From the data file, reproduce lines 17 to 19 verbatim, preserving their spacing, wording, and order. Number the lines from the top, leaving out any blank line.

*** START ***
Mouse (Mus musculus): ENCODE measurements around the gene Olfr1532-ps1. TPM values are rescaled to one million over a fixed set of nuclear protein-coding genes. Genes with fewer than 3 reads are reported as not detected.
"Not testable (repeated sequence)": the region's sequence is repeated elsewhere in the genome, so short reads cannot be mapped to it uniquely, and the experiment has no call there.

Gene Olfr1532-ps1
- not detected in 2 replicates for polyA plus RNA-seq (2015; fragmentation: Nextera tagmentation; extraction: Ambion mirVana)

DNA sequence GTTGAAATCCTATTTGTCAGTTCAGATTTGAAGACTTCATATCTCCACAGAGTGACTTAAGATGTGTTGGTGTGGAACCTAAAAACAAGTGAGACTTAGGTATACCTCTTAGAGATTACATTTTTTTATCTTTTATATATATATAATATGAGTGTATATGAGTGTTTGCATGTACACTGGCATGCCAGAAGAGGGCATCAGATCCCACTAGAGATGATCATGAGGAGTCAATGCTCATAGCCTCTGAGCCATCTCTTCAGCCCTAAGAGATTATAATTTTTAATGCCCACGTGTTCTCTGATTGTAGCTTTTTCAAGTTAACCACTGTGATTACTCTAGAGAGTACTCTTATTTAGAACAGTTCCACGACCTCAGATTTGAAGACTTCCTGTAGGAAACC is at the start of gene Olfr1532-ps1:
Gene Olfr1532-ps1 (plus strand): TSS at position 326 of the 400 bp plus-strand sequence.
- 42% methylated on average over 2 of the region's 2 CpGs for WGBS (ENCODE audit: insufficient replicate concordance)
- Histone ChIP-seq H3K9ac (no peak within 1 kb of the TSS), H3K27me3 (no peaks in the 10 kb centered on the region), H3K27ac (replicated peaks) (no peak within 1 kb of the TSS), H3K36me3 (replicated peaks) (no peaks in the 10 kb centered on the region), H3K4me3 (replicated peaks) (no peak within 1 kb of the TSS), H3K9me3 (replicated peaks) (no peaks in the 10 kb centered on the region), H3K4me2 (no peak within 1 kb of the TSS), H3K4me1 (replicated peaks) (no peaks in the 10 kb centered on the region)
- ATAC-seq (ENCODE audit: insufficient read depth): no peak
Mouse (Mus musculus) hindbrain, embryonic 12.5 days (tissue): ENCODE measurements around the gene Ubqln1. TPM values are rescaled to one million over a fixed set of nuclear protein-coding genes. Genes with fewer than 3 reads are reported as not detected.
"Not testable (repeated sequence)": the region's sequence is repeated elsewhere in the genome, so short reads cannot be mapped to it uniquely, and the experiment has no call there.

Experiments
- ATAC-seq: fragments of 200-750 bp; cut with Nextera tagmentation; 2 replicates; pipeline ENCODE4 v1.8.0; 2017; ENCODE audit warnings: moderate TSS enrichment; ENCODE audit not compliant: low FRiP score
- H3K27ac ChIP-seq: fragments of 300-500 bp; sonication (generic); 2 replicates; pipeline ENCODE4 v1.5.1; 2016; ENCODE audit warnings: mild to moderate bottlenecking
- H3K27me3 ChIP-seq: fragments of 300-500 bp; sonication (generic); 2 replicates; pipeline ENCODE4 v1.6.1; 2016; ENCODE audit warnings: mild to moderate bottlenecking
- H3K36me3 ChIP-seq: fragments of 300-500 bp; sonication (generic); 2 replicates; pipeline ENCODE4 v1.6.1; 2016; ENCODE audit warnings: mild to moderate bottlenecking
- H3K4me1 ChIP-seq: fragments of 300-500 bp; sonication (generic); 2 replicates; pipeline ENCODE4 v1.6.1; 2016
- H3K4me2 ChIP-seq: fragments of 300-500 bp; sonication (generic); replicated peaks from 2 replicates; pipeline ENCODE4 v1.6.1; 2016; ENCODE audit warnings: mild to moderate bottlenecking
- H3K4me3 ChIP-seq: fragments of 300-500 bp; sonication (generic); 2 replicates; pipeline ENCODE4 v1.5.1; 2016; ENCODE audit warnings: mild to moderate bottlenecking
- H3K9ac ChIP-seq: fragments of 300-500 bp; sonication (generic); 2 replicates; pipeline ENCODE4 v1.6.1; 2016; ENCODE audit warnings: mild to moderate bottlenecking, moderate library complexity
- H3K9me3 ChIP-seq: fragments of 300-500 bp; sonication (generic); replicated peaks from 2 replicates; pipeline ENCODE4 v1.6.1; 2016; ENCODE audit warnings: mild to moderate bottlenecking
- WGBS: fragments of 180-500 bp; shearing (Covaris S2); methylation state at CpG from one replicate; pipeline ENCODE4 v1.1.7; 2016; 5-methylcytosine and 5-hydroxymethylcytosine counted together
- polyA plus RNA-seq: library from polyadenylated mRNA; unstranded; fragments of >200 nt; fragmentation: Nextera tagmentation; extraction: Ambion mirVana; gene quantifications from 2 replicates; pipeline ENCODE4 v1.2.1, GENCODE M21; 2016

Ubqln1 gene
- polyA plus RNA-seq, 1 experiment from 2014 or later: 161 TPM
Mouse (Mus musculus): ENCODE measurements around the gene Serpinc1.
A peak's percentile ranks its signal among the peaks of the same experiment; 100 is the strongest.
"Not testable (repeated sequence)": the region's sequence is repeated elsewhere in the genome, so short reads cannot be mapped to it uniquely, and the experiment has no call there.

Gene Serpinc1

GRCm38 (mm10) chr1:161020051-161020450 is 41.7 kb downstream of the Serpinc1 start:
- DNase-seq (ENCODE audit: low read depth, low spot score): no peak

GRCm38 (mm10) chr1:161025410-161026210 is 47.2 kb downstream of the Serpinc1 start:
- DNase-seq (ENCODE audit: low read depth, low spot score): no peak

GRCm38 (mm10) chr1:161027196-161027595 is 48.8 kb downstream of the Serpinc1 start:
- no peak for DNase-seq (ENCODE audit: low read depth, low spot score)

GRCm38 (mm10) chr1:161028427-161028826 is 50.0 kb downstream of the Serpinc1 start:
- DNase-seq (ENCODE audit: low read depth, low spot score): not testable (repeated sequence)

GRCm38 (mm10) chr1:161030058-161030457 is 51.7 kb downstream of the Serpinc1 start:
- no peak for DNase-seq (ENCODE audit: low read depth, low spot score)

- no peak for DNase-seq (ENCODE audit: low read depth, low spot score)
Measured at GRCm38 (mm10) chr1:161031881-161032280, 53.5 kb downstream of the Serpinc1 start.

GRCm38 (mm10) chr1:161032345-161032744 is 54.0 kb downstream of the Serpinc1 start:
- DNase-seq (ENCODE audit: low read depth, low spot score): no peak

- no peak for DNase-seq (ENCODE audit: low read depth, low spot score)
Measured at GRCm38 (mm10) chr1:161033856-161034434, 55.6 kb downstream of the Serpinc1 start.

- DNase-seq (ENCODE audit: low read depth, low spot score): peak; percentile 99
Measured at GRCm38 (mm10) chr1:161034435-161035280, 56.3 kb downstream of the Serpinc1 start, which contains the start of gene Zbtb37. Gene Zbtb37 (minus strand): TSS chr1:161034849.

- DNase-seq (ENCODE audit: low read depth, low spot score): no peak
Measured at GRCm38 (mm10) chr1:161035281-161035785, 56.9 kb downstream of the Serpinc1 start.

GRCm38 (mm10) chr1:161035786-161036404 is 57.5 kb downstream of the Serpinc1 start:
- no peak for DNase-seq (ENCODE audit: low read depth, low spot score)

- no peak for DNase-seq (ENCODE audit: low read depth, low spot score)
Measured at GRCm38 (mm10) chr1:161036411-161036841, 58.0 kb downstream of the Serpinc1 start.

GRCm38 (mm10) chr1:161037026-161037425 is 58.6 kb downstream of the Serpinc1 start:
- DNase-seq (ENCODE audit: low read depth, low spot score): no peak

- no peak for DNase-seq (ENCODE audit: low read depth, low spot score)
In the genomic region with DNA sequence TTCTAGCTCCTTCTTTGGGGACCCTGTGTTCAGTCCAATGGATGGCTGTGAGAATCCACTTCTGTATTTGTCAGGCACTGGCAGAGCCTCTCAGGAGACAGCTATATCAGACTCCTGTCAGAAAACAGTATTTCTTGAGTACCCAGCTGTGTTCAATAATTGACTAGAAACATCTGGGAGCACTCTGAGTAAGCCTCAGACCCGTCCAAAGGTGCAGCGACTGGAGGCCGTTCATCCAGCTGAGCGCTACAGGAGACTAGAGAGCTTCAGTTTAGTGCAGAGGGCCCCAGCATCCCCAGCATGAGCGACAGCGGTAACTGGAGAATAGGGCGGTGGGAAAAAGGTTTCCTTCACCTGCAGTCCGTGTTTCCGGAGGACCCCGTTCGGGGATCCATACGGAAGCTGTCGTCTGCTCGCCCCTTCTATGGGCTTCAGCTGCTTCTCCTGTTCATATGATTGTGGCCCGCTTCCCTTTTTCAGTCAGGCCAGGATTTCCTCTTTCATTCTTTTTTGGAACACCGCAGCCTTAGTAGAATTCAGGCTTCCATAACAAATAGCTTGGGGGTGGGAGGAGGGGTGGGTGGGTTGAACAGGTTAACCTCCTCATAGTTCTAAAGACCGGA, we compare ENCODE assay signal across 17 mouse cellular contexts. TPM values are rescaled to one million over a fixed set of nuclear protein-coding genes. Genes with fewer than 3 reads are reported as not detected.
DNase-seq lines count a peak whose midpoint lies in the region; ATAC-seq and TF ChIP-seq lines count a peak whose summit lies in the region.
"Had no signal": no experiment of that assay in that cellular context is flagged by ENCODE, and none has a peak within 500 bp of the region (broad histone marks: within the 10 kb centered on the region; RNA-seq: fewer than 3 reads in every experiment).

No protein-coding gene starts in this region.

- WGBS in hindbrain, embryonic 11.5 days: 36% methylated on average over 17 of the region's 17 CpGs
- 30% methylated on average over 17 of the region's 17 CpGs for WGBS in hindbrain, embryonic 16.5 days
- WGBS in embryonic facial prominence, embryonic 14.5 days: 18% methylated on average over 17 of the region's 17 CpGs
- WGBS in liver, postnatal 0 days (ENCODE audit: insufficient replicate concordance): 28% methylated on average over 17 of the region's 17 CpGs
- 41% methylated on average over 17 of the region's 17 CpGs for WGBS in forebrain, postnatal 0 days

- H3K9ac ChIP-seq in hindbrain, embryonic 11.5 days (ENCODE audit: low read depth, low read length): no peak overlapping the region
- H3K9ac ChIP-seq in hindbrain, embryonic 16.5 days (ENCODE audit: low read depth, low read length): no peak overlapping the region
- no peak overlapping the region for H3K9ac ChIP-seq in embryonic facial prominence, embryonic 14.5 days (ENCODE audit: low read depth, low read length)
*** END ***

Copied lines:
- H3K4me1 ChIP-seq: fragments of 300-500 bp; sonication (generic); 2 replicates; pipeline ENCODE4 v1.6.1; 2016
- H3K4me2 ChIP-seq: fragments of 300-500 bp; sonication (generic); replicated peaks from 2 replicates; pipeline ENCODE4 v1.6.1; 2016; ENCODE audit warnings: mild to moderate bottlenecking
- H3K4me3 ChIP-seq: fragments of 300-500 bp; sonication (generic); 2 replicates; pipeline ENCODE4 v1.5.1; 2016; ENCODE audit warnings: mild to moderate bottlenecking